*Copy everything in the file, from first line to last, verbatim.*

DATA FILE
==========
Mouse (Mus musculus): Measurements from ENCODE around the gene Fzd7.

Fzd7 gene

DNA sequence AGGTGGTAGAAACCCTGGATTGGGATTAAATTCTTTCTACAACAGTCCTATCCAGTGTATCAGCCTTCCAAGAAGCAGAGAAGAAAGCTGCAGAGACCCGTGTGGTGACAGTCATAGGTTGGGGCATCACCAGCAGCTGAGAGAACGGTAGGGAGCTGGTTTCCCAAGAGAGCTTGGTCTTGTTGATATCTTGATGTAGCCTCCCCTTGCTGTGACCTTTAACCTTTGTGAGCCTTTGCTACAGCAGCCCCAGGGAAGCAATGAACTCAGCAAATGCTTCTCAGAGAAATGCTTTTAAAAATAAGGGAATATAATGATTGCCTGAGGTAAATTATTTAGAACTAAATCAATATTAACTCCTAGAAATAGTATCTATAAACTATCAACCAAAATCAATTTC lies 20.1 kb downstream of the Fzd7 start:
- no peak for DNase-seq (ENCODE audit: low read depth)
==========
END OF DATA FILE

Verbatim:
Mouse (Mus musculus): Measurements from ENCODE around the gene Fzd7.

Fzd7 gene

DNA sequence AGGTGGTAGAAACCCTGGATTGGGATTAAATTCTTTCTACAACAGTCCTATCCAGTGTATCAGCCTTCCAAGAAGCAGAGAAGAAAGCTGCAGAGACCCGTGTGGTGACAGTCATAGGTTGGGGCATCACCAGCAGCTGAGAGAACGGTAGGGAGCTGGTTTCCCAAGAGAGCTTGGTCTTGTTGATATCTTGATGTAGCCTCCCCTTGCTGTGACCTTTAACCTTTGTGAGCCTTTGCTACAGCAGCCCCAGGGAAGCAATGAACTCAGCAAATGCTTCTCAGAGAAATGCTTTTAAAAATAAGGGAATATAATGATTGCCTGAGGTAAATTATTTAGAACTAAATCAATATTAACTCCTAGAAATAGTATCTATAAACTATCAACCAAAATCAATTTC lies 20.1 kb downstream of the Fzd7 start:
- no peak for DNase-seq (ENCODE audit: low read depth)